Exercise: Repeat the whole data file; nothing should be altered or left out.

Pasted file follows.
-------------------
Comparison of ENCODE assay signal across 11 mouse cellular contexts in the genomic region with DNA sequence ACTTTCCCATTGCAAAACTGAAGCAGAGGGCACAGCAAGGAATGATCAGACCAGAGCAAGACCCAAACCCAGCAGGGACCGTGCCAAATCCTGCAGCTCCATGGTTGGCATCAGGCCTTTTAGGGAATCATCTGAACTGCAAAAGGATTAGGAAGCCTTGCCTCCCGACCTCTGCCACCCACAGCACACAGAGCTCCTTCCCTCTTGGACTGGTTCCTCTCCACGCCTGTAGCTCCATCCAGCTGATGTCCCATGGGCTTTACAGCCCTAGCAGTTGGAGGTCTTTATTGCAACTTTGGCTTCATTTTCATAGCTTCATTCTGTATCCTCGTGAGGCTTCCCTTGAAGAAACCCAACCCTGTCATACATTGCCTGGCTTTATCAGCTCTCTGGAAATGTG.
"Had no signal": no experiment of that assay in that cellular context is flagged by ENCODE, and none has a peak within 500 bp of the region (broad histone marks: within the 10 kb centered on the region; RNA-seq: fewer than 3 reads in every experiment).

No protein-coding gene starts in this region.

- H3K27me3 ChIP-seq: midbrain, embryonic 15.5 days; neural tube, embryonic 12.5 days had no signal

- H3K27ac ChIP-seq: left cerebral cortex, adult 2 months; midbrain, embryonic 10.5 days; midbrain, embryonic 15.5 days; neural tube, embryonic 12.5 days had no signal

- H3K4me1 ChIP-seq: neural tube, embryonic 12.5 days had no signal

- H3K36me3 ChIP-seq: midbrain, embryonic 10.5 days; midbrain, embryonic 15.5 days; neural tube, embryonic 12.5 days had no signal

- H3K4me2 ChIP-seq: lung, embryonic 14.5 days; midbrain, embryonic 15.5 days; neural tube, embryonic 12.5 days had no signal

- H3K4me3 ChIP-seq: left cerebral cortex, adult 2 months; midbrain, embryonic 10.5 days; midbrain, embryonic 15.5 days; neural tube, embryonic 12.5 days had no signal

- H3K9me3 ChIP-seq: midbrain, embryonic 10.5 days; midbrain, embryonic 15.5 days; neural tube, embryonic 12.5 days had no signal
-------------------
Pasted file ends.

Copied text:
Comparison of ENCODE assay signal across 11 mouse cellular contexts in the genomic region with DNA sequence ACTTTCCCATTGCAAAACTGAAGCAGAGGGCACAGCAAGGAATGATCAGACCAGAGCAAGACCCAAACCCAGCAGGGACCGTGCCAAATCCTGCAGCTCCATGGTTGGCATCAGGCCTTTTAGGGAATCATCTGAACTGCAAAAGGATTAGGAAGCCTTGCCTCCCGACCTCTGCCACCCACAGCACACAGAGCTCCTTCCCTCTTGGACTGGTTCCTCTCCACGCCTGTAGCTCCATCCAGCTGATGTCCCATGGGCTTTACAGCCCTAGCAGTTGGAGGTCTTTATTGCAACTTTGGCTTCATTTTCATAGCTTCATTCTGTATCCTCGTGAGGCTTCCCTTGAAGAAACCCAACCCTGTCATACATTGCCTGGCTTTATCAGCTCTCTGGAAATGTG.
"Had no signal": no experiment of that assay in that cellular context is flagged by ENCODE, and none has a peak within 500 bp of the region (broad histone marks: within the 10 kb centered on the region; RNA-seq: fewer than 3 reads in every experiment).

No protein-coding gene starts in this region.

- H3K27me3 ChIP-seq: midbrain, embryonic 15.5 days; neural tube, embryonic 12.5 days had no signal

- H3K27ac ChIP-seq: left cerebral cortex, adult 2 months; midbrain, embryonic 10.5 days; midbrain, embryonic 15.5 days; neural tube, embryonic 12.5 days had no signal

- H3K4me1 ChIP-seq: neural tube, embryonic 12.5 days had no signal

- H3K36me3 ChIP-seq: midbrain, embryonic 10.5 days; midbrain, embryonic 15.5 days; neural tube, embryonic 12.5 days had no signal

- H3K4me2 ChIP-seq: lung, embryonic 14.5 days; midbrain, embryonic 15.5 days; neural tube, embryonic 12.5 days had no signal

- H3K4me3 ChIP-seq: left cerebral cortex, adult 2 months; midbrain, embryonic 10.5 days; midbrain, embryonic 15.5 days; neural tube, embryonic 12.5 days had no signal

- H3K9me3 ChIP-seq: midbrain, embryonic 10.5 days; midbrain, embryonic 15.5 days; neural tube, embryonic 12.5 days had no signal